KGOU

New Oklahoma City Installation Immerses Its Visitors In Art

Nov 14, 2017

A new immersive art project could help drive business to a shopping area and create economic opportunities for Oklahoma City artists.

Factory Obscura, a collective of artists, created an installation called SHIFT at Current Studio at 1218 N. Pennsylvania Ave. The art installation encourages visitors to “physically explore the full-sensory environment,” according to  Current Studio’s website.

The project’s founders are Laura Massenat, Laurent Massenat, Tammy Greenman, Hugh Meade and Thomas Thompson, and Kelsey Karper is SHIFT’s curator.

Molly Fleming writes in the Journal Record that the project was modeled after Meow Wolf in Santa Fe, New Mexico.

Artists who worked on Meow Wolf were paid for their efforts. Karper said she and Owens were excited about the payment aspect because that’s been one of their goals with Current Studio. They offer a $2,500 stipend for their artist in residence.

“Our whole idea is we want to experiment with new models, looking at how we can present knew forms of art and support artists in ways that are not happening in Oklahoma City,” she said.

Fleming told KGOU that the creators of SHIFT think the project will create jobs for artists, and provide people with a new entertainment option that currently doesn’t exist in Oklahoma City. Fleming says it could potentially help neighboring businesses.

“When people have to seek out these types of places they're likely to stay nearby and have a meal or shop the other stores. It's a benefit to the center on North Penn to have this traffic driver open,” Fleming said.

SHIFT will be set up until February 25, 2018. Afterward, Factory Obscura hope to move it to a permanent location. They are currently seeking investors to raise $15 to $20 million to cover rent and payment to artists.

“If Factory Obscura charges admission as a new exhibit, that means investors could see a return,” Fleming said. “Laura [Massenat] said they don't expect it to be a problem to get investors because there are so many people who already support the arts. And Factory Obscura gives them a chance to support the arts and then get money back for that.”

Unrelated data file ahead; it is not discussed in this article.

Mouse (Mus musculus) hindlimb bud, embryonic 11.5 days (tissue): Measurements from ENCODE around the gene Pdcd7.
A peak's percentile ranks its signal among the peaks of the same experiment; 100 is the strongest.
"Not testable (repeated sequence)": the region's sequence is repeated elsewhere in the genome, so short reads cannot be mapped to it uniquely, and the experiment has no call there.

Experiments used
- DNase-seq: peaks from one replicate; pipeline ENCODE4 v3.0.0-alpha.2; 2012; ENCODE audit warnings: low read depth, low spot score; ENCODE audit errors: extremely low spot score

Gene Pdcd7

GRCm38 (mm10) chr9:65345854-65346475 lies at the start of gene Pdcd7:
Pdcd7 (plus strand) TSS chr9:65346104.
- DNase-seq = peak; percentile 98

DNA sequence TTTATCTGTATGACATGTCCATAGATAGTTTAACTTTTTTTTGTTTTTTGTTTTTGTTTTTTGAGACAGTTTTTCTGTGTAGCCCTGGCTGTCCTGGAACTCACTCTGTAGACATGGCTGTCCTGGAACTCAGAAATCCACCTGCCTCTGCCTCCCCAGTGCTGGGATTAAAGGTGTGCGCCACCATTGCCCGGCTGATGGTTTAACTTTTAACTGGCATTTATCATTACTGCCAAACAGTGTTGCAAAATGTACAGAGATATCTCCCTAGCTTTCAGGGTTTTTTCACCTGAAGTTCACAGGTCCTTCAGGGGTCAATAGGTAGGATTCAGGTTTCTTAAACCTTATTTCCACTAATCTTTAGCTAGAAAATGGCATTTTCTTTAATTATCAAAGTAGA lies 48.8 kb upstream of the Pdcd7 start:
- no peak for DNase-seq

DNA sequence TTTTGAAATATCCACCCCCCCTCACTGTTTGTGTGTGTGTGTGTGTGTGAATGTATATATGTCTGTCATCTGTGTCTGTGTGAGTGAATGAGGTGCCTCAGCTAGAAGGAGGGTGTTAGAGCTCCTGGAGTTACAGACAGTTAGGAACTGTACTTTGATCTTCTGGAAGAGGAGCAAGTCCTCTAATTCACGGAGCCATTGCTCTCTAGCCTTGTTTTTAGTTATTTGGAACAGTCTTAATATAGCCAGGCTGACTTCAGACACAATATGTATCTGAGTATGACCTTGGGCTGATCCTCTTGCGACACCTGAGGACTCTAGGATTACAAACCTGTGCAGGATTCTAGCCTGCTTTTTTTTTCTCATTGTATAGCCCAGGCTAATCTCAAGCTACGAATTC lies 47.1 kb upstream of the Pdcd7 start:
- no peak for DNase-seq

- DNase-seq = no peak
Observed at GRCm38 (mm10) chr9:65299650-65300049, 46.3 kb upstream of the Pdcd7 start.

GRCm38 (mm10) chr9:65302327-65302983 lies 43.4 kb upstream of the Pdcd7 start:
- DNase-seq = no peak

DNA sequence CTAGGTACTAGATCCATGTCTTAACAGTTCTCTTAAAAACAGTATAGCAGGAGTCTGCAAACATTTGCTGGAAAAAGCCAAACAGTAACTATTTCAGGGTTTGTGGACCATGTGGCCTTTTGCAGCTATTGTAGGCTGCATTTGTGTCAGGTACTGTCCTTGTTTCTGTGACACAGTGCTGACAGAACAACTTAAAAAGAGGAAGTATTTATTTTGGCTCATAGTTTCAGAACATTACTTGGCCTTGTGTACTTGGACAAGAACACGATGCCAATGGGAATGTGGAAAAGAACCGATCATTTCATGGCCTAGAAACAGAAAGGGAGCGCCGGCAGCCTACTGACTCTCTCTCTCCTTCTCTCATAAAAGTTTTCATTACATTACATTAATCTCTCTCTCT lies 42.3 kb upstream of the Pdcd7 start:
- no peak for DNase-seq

Factory Obsura’s founders believe their project could be profitable because there is already precedent - Meow Wolf reported that it generated $6.3 million in revenue during its first year of operation.

FULL TRANSCRIPT

Jacob McCleland: It's the Business Intelligence Report, a weekly conversation about business news in Oklahoma. I'm Jacob McCleland. I'm talking today with Molly Fleming. She's a reporter for the Journal Record newspaper. Molly thank you so much for joining us.

Molly Fleming: Hey thanks for having me.

McCleland: Well I want to talk to you about an article you wrote about Factory Obscura. The venture's first exhibit is called Shift and this is an immersive art project where people get to walk around and inside the art. I mean first give us a description of what it's like to visit Factory Obscura.

Fleming: Well I haven't been but from the photos I've seen there's color and different textures all around you. This isn't a gallery exhibit. It's like traveling through the door in Alice in Wonderland. There are things moving and flashing, glowing. As they say in Aladdin, "It's a cave of wonders."

McCleland: What's the idea of Factory Obscura based on?

Fleming: This is based on Meow Wolf which is an immersive art exhibit in Santa Fe New Mexico. It has had more than 600,000 visitors since March 2016. And I looked up its location on Google Maps. I'm not that familiar with Santa Fe, and I was like oh this must be you know really popular site. And actually it's in a warehouse area. There's a brewery nearby but it's certainly not in a place where you would stumble upon it while visiting in another shopping center.